“But November has come and gone, and we are well passed it now and we are still waiting for answers,” she said.
“The first draft is ready but we’ve been told that the HSE is under legal advice not to give it to us. The fact that it’s even gone to legal advice is worrying. What have they found, what’s going to come out. They should just tell us what happened.
“This has caused a lot of depression and anxiety. But I am now driven to get the answers for my son’s sake. And until we get them, I'm not going to be quiet. I want my baby’s voice heard and the rest of the babies too.”
Another impacted parent, Sarah Jane Connolly, said she wants answers for her little girl Nora. “We all do. She can’t stand up for herself, she’s not here,” she said.
In a statement, the South/Southwest Hospital group said the external review commissioned by the hospital is ongoing.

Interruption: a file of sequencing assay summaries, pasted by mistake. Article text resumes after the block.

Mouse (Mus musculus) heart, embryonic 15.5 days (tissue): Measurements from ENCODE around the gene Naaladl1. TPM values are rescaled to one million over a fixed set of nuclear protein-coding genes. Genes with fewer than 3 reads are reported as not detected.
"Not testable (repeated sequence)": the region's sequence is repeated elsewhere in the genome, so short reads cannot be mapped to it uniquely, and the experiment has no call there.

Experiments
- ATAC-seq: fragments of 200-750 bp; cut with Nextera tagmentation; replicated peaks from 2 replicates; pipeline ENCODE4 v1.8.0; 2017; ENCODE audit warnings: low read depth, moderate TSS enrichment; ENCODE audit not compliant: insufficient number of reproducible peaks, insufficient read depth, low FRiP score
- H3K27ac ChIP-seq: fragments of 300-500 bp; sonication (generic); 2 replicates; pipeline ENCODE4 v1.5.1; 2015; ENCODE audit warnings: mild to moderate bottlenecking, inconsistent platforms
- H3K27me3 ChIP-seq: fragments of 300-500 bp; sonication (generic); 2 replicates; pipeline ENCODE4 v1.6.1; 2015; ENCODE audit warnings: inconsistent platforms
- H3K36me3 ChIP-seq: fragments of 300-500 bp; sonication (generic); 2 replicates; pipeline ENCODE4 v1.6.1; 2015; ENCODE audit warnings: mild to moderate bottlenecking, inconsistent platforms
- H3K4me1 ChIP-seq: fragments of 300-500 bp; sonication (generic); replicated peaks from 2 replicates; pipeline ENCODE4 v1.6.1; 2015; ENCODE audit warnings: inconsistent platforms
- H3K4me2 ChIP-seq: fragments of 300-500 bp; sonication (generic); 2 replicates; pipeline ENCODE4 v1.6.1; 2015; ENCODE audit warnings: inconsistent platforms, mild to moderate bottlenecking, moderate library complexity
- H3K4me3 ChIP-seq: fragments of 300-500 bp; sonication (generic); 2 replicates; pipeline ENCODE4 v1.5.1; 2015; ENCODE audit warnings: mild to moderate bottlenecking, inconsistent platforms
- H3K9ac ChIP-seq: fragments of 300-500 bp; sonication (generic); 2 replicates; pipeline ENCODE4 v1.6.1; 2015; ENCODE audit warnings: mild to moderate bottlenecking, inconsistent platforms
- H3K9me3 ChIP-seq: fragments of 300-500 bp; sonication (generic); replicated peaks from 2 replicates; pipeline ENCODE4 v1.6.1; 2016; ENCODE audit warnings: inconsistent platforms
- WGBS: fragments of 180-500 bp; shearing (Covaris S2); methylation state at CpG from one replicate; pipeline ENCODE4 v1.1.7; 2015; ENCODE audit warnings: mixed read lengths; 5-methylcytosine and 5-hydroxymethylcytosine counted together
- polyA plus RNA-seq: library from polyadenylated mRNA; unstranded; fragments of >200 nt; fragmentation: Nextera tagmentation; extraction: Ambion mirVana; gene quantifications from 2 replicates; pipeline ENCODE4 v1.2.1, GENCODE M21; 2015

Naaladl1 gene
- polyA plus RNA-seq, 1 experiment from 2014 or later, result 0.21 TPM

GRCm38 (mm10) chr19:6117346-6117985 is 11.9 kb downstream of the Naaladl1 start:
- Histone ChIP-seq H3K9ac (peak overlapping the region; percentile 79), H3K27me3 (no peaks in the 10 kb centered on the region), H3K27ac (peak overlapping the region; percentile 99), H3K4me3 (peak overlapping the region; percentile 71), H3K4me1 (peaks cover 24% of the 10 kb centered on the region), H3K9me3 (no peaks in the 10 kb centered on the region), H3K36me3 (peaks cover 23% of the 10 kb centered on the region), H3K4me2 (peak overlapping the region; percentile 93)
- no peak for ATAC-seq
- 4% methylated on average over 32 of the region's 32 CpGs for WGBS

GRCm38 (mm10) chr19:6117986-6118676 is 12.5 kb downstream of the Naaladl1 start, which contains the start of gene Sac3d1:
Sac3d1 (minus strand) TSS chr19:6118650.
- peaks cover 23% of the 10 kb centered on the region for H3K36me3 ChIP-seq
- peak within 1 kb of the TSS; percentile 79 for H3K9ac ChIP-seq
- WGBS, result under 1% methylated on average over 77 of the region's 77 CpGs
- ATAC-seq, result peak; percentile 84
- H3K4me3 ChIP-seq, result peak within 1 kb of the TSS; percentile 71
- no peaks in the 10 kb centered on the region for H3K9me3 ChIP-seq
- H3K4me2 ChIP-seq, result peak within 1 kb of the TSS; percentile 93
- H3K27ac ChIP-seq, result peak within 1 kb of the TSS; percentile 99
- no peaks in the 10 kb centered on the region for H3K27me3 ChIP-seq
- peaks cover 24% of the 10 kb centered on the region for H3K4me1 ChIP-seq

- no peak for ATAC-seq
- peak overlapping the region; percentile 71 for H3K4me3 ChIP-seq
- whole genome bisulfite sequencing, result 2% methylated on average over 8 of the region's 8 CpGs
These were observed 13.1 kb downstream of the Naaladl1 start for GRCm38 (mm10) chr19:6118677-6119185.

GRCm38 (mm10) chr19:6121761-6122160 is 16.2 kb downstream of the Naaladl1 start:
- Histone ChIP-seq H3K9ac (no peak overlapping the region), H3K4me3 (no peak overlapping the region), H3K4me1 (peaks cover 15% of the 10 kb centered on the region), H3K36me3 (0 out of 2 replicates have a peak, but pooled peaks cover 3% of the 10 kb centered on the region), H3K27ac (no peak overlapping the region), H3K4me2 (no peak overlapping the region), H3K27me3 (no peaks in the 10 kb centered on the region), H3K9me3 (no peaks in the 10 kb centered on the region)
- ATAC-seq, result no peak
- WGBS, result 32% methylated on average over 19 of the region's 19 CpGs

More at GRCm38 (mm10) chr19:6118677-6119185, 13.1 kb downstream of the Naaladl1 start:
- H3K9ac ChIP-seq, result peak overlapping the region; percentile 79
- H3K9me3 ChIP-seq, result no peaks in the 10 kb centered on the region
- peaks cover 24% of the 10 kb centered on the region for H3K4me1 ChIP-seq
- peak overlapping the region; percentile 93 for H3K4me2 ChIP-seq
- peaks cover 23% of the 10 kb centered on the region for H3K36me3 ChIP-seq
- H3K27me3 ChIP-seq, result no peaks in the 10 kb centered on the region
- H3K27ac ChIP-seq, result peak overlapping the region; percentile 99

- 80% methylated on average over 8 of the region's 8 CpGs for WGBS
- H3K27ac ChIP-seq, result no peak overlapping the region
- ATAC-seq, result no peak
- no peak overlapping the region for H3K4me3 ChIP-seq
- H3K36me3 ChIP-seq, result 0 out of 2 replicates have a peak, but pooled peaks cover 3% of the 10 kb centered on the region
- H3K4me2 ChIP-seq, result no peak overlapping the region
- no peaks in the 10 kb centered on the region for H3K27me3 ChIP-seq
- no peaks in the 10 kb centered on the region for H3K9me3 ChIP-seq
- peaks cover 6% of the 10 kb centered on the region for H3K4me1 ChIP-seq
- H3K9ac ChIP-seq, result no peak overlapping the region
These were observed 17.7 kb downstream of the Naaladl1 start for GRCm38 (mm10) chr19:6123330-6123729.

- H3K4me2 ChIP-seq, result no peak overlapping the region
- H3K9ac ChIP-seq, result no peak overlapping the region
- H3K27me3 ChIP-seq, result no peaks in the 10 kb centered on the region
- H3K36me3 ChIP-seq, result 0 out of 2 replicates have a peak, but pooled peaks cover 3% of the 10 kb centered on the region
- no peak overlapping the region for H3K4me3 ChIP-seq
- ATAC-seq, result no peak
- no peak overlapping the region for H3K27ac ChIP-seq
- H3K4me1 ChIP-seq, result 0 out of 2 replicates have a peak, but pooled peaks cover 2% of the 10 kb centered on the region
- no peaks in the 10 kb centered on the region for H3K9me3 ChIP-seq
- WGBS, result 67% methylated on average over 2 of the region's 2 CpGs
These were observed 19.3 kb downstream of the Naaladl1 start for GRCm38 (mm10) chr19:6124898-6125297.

It said: “The review team has and continues to maintain regular contact with the families who participated in the review. Once completed the final report will be shared with all relevant stakeholders including the families involved.
“It would be inappropriate to comment while the external expert review, which was commissioned by CUH is underway.
“Equally CUH must respect the confidential nature of patient information and cannot make public comment or provide details associated with same.”